WSJ: Theranos launched share authorization boosting value to more than $10B

Theranos' Palo Alto, CA, headquarters--Courtesy of Theranos

Theranos is facing a firestorm of criticism, with recent reports calling the company's business into question and the FDA issuing documents that lambasted the company for potential design and manufacturing flaws with its proprietary testing device. Now, the company is dealing with more pushback after a new report shows that Theranos authorized shares that would boost its value to more than $10 billion.

The Palo Alto, CA-based company filed an amendment to its certificate of incorporation in Delaware on Oct. 12 saying that the executive committee of the company's board adopted resolutions establishing 10.9 million new "Series C-3" shares at $20 a share--$3 a share more than in Theranos' previous funding round, or an 18% markup, according to a regulatory filing seen by The Wall Street Journal. The document, which was signed by CEO Elizabeth Holmes, calls into question the company's previous statements that it has raised over $400 million in funding, setting its market value at around $9 billion.

Unsurprisingly Holmes is keeping quiet about the authorization. The filing in question "didn't have anything to do with financing or attempted financing," Holmes said at a conference last week, as quoted by the WSJ. The share authoriziation was meant to "reclassify" some shares from a previous class of stock called "C-2" to prevent "excess shares" from getting into "secondary markets," she added. Theranos wanted to hold onto its "small shareholder base" and "didn't want shares stuck under a past round that is closed out," she said.

Theranos CEO Elizabeth Holmes

But the C-2 shares that the company was reclassifying were never issued, a Theranos spokesman told the newspaper on Wednesday. The spokesman did not elaborate on how shares that had not been issued could get into secondary markets.

Theranos' tactics seem clear to some legal experts. "It looks fairly plain vanilla to me," Robert Borghese, a professor of legal studies at the University of Pennsylvania's Wharton School, told the WSJ about the share authorization. "I'm not seeing anything here that suggests this is anything other than a straight additional fundraising round."

The news cast an even darker cloud over Theranos, which is dealing with the aftermath of WSJ reports that showed potential kinks in the company's testing business. One article said that Theranos only ran a small fraction of its tests on its proprietary testing device at the end of 2014. Another report showed that the company stopped collecting tiny vials of blood drawn from finger pricks for all but one of its more than 200 tests after the FDA dropped by for a surprise visit in August and September.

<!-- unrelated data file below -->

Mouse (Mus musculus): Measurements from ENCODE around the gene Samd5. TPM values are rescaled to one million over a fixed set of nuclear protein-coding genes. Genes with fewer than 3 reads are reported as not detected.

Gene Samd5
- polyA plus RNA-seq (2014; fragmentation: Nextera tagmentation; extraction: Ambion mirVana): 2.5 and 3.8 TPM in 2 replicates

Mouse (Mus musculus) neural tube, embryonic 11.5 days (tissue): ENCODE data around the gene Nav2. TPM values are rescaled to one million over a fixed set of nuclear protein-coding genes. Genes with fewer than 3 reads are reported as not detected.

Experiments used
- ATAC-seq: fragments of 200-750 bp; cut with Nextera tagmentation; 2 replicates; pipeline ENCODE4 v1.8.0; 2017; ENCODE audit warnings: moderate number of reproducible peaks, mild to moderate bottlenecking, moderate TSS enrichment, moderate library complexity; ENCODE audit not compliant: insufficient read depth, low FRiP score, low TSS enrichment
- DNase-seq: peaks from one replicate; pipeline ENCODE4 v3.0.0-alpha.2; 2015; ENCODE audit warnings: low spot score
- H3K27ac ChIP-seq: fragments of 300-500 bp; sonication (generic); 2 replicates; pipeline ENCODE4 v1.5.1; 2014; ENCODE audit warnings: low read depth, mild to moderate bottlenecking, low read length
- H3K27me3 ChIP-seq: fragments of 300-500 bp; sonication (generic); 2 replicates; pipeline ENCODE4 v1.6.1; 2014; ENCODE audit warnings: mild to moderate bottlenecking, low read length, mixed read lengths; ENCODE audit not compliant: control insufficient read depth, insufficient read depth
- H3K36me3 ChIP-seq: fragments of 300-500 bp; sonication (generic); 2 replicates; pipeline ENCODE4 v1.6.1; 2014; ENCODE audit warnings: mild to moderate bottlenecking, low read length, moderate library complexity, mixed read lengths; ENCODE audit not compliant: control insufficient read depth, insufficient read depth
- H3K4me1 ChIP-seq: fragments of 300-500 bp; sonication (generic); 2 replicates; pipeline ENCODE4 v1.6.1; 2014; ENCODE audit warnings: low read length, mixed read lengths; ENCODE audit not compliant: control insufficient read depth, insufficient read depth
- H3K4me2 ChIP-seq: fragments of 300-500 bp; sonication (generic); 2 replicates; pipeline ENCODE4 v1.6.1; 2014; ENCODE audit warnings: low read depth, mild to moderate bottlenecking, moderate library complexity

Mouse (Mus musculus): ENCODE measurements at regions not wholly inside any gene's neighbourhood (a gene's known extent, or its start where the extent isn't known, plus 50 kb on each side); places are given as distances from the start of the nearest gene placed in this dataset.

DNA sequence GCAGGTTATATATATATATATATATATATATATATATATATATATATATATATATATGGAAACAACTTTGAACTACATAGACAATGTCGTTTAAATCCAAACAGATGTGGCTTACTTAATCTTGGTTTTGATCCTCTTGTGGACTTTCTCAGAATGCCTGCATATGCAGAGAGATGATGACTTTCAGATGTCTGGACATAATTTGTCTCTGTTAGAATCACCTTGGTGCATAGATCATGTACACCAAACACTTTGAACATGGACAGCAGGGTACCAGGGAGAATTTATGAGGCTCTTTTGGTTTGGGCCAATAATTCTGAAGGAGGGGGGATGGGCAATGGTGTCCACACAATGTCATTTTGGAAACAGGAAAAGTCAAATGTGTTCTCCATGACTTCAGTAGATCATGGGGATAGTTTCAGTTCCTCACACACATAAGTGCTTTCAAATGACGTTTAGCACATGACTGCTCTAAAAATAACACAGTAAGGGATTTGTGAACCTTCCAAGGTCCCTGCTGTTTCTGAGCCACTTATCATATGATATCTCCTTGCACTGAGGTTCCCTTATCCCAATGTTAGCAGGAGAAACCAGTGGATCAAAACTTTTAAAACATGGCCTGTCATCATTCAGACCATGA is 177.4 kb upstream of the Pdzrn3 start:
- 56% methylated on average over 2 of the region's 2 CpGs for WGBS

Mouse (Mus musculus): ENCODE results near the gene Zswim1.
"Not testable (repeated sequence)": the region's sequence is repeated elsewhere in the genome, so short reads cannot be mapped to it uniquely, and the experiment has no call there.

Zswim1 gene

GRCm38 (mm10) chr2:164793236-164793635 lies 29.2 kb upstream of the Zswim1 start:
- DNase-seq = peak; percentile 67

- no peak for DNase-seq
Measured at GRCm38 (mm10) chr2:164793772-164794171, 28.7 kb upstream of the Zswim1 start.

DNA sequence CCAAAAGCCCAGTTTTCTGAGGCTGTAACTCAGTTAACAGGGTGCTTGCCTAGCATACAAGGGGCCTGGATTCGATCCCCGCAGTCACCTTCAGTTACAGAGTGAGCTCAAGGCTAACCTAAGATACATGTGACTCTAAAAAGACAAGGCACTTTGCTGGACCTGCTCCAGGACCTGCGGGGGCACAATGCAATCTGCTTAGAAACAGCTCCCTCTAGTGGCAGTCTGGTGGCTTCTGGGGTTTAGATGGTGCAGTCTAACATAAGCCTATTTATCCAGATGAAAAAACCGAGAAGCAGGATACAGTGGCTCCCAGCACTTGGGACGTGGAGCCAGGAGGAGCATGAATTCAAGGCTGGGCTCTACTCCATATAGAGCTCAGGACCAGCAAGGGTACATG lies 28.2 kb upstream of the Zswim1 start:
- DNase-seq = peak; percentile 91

More details about those visits came to light this week after the agency released two Form 483s, citing the company for violations tied to its testing device. The agency called the "nanotainers" manufactured and used by the company to collect samples an "uncleared medical device" and told Theranos it must have the tools officially approved before use. Regulators also cited Theranos for quality issues stemming from a Sept. 16 inspection of its Newark, CA, manufacturing plant.

Issues surrounding its technology have been enough to scare off one of Theranos' partners. Earlier this week, Walgreens Boots Alliance ($WBA) froze its partnership with the company, saying it would hold off on opening additional Theranos "wellness centers" at its stores in Arizona and California. "We're trying to figure out where we are and what we do going forward. We need to understand the truth," a Walgreens official said at the time.

Meanwhile, Theranos is working hard to pick up the pieces. The company said this week that it would publish data to validate its tests' accuracy and reliability. Theranos also laid out some board changes, planning to shrink its 12-member board of directors to 5 people and separate it out into a "governing board," The New York Times reports. All members of the old board, including former U.S. cabinet members Henry Kissinger and George Shultz, will comprise a newly formed board of counselors. The company also formed another, as-of-yet unnamed board to dole out medical advice.

- read the WSJ story (sub. req.)
- here's the NYT story (sub. req.)

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